Henry Golding believes in method acting. You can tell while watching his performance in the third G.I. Joe film, “Snake Eyes,” because it is obvious the actor has fastidiously studied what it means to be a plastic toy.
The “Crazy Rich Asians” charmer is so stiff in his first go-round as an action hero, at no point do you care if Snake Eyes lives or dies. That is a big problem for a film in which the only stakes are life and death.
To cut him some slack, though, Golding signed onto awful material that shouldn’t exist in the first place.
Running time: 121 minutes. Rated PG-13 (sequences of strong violence and brief strong language). In theaters.
“Snake Eyes,” while slightly better than the unrelenting vomit that was “The Rise of Cobra” and “Retaliation,” advances a storyline that need not be advanced, because everybody desperately wants it to go away.
Making matters worse, our main character is kind of an ass. He betrays friends at every step of his journey, causes untold damage and often hurts his own cause in the process.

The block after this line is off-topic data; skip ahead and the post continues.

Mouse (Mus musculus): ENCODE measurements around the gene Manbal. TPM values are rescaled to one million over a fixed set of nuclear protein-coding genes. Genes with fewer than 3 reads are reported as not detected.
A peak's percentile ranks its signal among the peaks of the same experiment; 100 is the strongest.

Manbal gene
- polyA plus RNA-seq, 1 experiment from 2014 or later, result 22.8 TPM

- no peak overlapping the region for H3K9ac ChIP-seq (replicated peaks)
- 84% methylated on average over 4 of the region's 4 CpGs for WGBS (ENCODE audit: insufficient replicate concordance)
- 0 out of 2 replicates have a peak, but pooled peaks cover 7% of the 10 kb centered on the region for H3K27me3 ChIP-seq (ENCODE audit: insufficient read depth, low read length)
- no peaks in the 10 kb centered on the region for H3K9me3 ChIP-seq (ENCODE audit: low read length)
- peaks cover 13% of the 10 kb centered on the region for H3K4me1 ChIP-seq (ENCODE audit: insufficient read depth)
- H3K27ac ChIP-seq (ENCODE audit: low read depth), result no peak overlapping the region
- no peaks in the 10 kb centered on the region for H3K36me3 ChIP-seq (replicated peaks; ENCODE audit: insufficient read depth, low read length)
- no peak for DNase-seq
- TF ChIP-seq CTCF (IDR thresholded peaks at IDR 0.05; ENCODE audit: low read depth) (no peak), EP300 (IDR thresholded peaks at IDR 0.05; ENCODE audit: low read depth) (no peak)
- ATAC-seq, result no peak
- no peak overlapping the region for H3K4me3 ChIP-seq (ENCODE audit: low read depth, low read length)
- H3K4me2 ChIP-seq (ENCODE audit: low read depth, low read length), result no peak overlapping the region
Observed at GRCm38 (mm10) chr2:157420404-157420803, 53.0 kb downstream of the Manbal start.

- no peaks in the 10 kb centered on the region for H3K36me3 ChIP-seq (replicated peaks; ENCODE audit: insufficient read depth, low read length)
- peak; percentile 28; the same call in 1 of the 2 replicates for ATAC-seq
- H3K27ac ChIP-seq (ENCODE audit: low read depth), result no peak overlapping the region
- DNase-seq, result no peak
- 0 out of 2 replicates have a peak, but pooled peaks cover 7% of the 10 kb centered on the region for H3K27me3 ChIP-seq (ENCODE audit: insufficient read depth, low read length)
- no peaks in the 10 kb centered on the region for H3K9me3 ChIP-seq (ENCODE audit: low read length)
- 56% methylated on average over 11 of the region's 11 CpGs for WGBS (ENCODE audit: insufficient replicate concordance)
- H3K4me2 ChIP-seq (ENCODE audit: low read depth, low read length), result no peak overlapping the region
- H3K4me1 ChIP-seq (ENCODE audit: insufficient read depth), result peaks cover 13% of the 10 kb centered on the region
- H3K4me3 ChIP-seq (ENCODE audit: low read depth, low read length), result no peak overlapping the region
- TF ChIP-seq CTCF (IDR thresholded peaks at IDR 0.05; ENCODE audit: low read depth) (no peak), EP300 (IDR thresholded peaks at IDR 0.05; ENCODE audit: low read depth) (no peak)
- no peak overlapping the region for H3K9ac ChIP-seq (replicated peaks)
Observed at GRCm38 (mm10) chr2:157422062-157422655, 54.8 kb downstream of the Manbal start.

At the beginning of director Robert Schwentke’s humorless origin story, Snake is a little boy whose father is killed unexpectedly while hiding out in a safe house. The slimeball who offs him hands Dad a pair of dice and says, “If you win, you live. If you lose, you die.” He does not specify exactly what you have to roll to win, but Dad rolls snake eyes. That’s how his son gets his moniker.
As an adult, Snake is making money as a cage fighter and gets recruited by another shadowy criminal who claims he can help him find Pop’s murderer in exchange for smuggling work. But after a massive fight in the weapons sales ring, the loner is then offered the chance to become a member of a Japanese spy’s (Andrew Koji) clan.
The secretive group protects a magic stone called the Jewel of the Sun, which allows its holder to instantly incinerate anybody or anything in their path. That seems a bit quaint considering the existence of nonmagical — but effective — bombs, guns and flamethrowers, but that’s what we’ve got to work with.
Long story short, Snake has to complete three deadly tasks to gain membership in a clan that offers very few personal benefits for him. And it takes a very long time for these challenges to happen.
All of this is building toward Snake Eyes becoming a Joe, but the martial arts film’s connection to the main story feels frail, as if “Crouching Tiger, Hidden Dragon” ended with Michelle Yeoh becoming an Avenger.
The fights, taken on their own, are occasionally OK, but not enough to lift this joke- and fun-free slog.